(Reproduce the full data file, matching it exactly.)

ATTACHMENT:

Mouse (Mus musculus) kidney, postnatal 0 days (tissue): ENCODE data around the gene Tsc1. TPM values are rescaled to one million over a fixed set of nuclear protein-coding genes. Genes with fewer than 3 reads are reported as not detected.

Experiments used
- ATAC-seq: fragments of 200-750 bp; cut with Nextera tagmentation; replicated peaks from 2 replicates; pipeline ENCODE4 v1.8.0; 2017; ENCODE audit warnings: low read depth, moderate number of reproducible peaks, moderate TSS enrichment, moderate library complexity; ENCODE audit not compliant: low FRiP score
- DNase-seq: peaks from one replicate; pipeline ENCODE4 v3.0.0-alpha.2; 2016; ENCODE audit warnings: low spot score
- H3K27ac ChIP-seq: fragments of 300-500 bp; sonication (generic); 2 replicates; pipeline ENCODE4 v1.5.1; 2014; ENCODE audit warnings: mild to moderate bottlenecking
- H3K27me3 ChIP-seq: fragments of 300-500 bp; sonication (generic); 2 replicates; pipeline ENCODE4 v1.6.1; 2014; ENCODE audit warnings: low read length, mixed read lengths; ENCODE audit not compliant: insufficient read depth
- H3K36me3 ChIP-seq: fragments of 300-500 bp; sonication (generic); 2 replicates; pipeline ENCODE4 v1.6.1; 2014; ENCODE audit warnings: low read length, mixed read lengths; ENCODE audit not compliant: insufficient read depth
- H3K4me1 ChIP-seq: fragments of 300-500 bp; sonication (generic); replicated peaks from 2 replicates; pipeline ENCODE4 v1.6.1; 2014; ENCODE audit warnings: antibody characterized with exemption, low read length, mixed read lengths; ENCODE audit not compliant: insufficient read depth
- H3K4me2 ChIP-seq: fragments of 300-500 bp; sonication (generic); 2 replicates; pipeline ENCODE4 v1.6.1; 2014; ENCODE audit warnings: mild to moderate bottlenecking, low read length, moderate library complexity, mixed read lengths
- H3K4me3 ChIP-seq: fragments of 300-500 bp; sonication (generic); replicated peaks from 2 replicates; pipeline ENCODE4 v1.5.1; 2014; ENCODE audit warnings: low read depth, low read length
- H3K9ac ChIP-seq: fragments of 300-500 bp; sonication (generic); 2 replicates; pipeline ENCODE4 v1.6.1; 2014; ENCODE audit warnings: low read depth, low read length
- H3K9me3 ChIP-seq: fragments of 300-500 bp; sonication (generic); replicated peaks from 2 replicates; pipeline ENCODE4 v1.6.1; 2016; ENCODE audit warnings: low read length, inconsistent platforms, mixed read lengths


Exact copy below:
Mouse (Mus musculus) kidney, postnatal 0 days (tissue): ENCODE data around the gene Tsc1. TPM values are rescaled to one million over a fixed set of nuclear protein-coding genes. Genes with fewer than 3 reads are reported as not detected.

Experiments used
- ATAC-seq: fragments of 200-750 bp; cut with Nextera tagmentation; replicated peaks from 2 replicates; pipeline ENCODE4 v1.8.0; 2017; ENCODE audit warnings: low read depth, moderate number of reproducible peaks, moderate TSS enrichment, moderate library complexity; ENCODE audit not compliant: low FRiP score
- DNase-seq: peaks from one replicate; pipeline ENCODE4 v3.0.0-alpha.2; 2016; ENCODE audit warnings: low spot score
- H3K27ac ChIP-seq: fragments of 300-500 bp; sonication (generic); 2 replicates; pipeline ENCODE4 v1.5.1; 2014; ENCODE audit warnings: mild to moderate bottlenecking
- H3K27me3 ChIP-seq: fragments of 300-500 bp; sonication (generic); 2 replicates; pipeline ENCODE4 v1.6.1; 2014; ENCODE audit warnings: low read length, mixed read lengths; ENCODE audit not compliant: insufficient read depth
- H3K36me3 ChIP-seq: fragments of 300-500 bp; sonication (generic); 2 replicates; pipeline ENCODE4 v1.6.1; 2014; ENCODE audit warnings: low read length, mixed read lengths; ENCODE audit not compliant: insufficient read depth
- H3K4me1 ChIP-seq: fragments of 300-500 bp; sonication (generic); replicated peaks from 2 replicates; pipeline ENCODE4 v1.6.1; 2014; ENCODE audit warnings: antibody characterized with exemption, low read length, mixed read lengths; ENCODE audit not compliant: insufficient read depth
- H3K4me2 ChIP-seq: fragments of 300-500 bp; sonication (generic); 2 replicates; pipeline ENCODE4 v1.6.1; 2014; ENCODE audit warnings: mild to moderate bottlenecking, low read length, moderate library complexity, mixed read lengths
- H3K4me3 ChIP-seq: fragments of 300-500 bp; sonication (generic); replicated peaks from 2 replicates; pipeline ENCODE4 v1.5.1; 2014; ENCODE audit warnings: low read depth, low read length
- H3K9ac ChIP-seq: fragments of 300-500 bp; sonication (generic); 2 replicates; pipeline ENCODE4 v1.6.1; 2014; ENCODE audit warnings: low read depth, low read length
- H3K9me3 ChIP-seq: fragments of 300-500 bp; sonication (generic); replicated peaks from 2 replicates; pipeline ENCODE4 v1.6.1; 2016; ENCODE audit warnings: low read length, inconsistent platforms, mixed read lengths